For more than 10 years, Twitter has been recognizable by its blue and white bird logo, which has become a symbol of the social network’s unique culture and lexicon. “Tweet” became a verb. A “tweet” referred to a post. “Tweeps” became the nickname for Twitter employees.
Late Sunday, Elon Musk started to lose everything.
The tech billionaire, who bought Twitter last year, renamed the social platform X.com on his website and began replacing the bird logo with a stylized version of the 24th letter of the Latin alphabet. At Twitter’s San Francisco headquarters, X logos were projected in the cafeteria, while meeting rooms were renamed for words containing X, including “eXposure,” “eXult,” and “s3Xy,” according to photos seen by The New York Times.
Mr. Musk had long said he would change the name, but he sped up the process in one tweet early on Sunday when he stated that “we will soon say goodbye to the twitter brand and gradually all the birds.” He has said he hopes to turn Twitter into an “everything app” called X, which would include not just social networking, but also banking and shopping.
Early Monday, so did Mr. Musk shared a photo of a giant X projected onto Twitter’s San Francisco office building with the caption, “Our headquarters tonight.”
The moves – which continue – are the most visible changes Mr. Musk has made to Twitter since closing the deal to buy the company in October. Behind the scenes, he has taken many steps to overhaul the company, eliminating thousands of employees and changing the platform’s features, including badges that were intended to authenticate users, as well as the rules governing what can and cannot be said on the service.
Still, the name and logo changes were impossible to ignore. And by starting to remove the Twitter name, Mr. Musk ditched an entrenched brand that had been around since 2006—when the company was founded—that had delighted and frustrated celebrities, politicians, athletes, and other users in equal measure. Twitter introduced its blue bird mascot in 2010 and updated it two years later.
Many Twitter users, who have spent years tweeting and building their presence on the site, seemed alienated by the shift. “Has everyone seen the (eXecrable) new logo?” the actor Mark Hamill tweeted on Monday, using the hashtag #ByeByeBirdie. Others viewed the move as Mr Musk’s final blow to the site, with some stubbornly saying they will still call the site Twitter and continue to “tweet”.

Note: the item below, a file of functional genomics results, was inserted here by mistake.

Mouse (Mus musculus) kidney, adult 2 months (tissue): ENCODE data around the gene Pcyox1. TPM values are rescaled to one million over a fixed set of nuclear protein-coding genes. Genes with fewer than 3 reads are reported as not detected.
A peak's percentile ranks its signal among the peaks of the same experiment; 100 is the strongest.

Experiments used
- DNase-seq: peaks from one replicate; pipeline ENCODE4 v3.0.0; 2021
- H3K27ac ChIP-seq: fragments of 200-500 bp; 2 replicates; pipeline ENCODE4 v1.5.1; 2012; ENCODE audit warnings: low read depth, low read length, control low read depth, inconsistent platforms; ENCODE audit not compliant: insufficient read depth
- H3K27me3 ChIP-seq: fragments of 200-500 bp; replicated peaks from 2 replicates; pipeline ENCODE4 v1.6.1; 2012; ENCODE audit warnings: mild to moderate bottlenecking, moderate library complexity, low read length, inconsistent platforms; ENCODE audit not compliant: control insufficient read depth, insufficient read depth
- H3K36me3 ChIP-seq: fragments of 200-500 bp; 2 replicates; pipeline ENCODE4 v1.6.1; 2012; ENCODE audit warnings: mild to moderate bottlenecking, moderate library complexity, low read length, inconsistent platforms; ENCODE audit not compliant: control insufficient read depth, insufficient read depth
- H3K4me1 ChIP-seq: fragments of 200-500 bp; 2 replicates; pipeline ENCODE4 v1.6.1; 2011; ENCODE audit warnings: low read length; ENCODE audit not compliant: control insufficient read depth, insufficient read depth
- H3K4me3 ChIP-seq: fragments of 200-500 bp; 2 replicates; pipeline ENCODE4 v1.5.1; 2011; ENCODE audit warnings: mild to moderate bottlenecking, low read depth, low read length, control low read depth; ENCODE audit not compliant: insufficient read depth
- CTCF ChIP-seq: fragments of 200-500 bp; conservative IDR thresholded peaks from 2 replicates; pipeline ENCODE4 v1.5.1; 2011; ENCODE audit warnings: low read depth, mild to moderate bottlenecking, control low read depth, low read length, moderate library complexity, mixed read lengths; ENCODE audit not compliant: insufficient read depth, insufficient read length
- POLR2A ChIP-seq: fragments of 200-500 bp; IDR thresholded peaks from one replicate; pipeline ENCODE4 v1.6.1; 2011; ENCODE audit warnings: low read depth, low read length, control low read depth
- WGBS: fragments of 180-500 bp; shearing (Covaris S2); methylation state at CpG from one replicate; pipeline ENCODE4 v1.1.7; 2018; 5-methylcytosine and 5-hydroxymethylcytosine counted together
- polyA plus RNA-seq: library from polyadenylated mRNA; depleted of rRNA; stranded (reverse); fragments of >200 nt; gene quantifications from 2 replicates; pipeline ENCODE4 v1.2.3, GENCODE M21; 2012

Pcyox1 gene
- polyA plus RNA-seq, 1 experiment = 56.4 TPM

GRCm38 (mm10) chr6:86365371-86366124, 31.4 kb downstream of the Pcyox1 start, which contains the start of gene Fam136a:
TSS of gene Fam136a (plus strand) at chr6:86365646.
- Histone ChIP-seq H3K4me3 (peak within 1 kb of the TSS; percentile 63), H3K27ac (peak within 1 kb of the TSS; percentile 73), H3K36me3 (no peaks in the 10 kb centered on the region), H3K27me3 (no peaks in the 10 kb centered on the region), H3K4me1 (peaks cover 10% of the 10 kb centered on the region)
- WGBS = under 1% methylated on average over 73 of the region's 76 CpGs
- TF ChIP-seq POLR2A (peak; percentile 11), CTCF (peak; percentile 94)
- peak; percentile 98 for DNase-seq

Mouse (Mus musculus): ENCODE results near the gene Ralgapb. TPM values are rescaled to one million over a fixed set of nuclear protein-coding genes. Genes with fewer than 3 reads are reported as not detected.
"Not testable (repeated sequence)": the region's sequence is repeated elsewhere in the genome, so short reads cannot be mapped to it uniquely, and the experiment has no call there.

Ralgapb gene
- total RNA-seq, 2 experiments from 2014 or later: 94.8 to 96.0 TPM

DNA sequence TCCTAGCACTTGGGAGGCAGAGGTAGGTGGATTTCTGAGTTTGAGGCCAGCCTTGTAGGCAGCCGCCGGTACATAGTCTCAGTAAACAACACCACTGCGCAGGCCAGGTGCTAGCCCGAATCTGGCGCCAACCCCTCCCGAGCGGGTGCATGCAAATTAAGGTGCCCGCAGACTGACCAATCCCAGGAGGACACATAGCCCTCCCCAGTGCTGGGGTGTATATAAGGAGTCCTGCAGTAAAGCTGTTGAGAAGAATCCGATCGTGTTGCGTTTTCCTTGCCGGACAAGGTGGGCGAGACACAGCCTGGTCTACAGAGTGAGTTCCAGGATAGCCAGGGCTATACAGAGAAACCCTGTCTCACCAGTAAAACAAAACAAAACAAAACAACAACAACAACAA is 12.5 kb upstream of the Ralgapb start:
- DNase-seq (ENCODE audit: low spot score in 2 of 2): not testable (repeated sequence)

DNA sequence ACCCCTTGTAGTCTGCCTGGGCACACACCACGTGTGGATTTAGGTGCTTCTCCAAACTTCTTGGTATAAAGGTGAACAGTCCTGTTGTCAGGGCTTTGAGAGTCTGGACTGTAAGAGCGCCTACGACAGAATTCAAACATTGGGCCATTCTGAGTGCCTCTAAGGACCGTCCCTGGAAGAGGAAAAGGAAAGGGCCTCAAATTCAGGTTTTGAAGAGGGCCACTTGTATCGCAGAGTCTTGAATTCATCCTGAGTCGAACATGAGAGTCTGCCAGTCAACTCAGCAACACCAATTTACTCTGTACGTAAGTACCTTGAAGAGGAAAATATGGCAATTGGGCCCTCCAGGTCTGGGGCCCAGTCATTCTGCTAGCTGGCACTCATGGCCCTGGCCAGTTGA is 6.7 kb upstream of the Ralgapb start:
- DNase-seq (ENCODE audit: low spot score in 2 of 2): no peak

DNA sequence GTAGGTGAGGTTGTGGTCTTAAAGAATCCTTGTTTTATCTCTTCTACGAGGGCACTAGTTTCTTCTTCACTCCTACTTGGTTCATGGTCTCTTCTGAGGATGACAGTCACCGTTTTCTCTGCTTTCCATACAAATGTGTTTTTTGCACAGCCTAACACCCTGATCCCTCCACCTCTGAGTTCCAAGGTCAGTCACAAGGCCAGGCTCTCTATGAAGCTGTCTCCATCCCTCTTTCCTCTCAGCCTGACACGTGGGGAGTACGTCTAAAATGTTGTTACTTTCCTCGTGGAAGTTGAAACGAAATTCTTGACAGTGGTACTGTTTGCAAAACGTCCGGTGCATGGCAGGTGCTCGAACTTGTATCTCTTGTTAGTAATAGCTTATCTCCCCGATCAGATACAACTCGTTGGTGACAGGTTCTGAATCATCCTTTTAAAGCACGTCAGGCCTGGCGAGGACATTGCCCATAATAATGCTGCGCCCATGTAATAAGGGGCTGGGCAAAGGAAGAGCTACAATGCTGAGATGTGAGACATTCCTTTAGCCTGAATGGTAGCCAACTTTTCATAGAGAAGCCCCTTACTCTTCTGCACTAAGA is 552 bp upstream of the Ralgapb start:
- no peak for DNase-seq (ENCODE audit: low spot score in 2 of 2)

When brands become verbs, it’s the “holy grail,” says Mike Proulx, vice president and research director at Forrester, because it means they’ve become part of popular culture.
“The app itself has become a cultural phenomenon in many ways,” he said. “In one fell swoop, Elon Musk has essentially wiped 15 years of brand value from Twitter and is now essentially starting from scratch.”
Mr. Musk risked the wrath of Twitter users, even though he can’t afford to upset them. His company is facing financial difficulties and increasing competition, with rival Meta releasing an app for real-time, public conversations called Threads this month. The new app quickly hit 100 million downloads in less than a week, though the app’s usage is under scrutiny.
Mike Carr, a co-founder of the branding company NameStormers, said Mr. Musk can be interpreted as an ominous “Big Brother” tech overlord vibe. Unlike the blue bird, which he described as warm and cuddly but perhaps a bit dated and weighed down by bad press, the new logo is “really harsh,” he said.
Still, it evoked phrases like “X marks the spot” and could help Mr. Musk differentiate the platform from his Twitter baggage, Mr. Carr said.
“If they got this wrong and it was someone other than Elon Musk, he would be at greater risk because people could make fun of it,” said Mr. Carr, who has helped come up with names for thousands of clients, including the used car company CarMax.
Mr. Musk has long been interested in the name X. In 1999, he helped found X.com, an online bank. The company changed its name after merging with another start-up to form PayPal.
In 2017, Mr. Musk said he bought back the X.com domain from PayPal. “No plans at the moment, but it has great sentimental value to me,” he said tweeted at the time.
Tesla, Mr. Musk’s electric car maker, also has an SUV, the Model X. One of Mr. Musk’s sons, X Æ A-12 Musk, is often referred to as X for short. The holding companies formed to complete the acquisition of Twitter were called X Holdings. Mr. Musk also runs an artificial intelligence company called xAI.
“I like the letter X,” he said Posted on Sunday.
Mr. Musk has shown disdain for Twitter’s previous corporate culture. He has quibbled with the number of bird references in the company’s internal team names and products. At one point, he changed the name of a crowdsourced fact-checking feature to “Community Notes” from “Birdwatch.” He also recently had someone cover the w on behalf of Twitter at its San Francisco headquarters.
Among those who seemed unaffected by the change was Jack Dorsey, a Twitter founder and former CEO. He said in a tweet Monday that while a rebrand was not “essential” to achieve Mr Musk’s vision, there was a case for it.
“The Twitter brand carries a lot of baggage,” says Dorsey wrote. “But all that matters is the utility it provides, not the name.”
Martin Grasser, a San Francisco artist who was part of a team in 2011 who helped design the most recent Twitter bird logo, said it was meant to convey “simplicity, conciseness and clarity”. The goal was to have a logo as memorable as Apple’s or Nike’s, he said.
Mr Grasser said Mr Musk could do whatever he wanted with the brand, but “I hope the bird takes a place in the culture that is a happy memory or becomes one of those logos that belongs to the culture rather than a company.”